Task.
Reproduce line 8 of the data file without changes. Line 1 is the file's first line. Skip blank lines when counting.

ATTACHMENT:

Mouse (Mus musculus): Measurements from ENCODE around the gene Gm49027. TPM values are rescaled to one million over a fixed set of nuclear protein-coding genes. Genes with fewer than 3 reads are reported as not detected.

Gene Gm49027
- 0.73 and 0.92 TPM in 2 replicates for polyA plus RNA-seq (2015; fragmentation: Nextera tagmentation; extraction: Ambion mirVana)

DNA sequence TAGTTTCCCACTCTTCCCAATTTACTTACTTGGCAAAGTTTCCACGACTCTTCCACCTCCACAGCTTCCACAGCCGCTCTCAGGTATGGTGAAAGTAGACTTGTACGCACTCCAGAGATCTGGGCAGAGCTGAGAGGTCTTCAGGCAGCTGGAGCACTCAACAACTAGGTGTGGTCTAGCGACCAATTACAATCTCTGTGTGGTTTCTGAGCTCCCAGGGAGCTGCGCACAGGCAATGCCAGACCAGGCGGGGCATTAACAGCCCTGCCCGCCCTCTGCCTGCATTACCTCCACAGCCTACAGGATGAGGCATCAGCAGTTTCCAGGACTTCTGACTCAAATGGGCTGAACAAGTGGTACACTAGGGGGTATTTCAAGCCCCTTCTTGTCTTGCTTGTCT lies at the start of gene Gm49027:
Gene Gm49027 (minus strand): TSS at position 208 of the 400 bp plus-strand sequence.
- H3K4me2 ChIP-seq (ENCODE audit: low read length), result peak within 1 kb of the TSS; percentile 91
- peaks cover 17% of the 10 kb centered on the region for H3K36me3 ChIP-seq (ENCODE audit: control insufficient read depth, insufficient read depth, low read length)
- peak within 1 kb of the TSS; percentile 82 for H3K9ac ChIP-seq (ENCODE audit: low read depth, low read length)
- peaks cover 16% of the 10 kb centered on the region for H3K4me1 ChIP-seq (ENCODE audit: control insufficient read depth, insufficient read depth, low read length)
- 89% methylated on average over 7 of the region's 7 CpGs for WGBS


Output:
- peak within 1 kb of the TSS; percentile 82 for H3K9ac ChIP-seq (ENCODE audit: low read depth, low read length)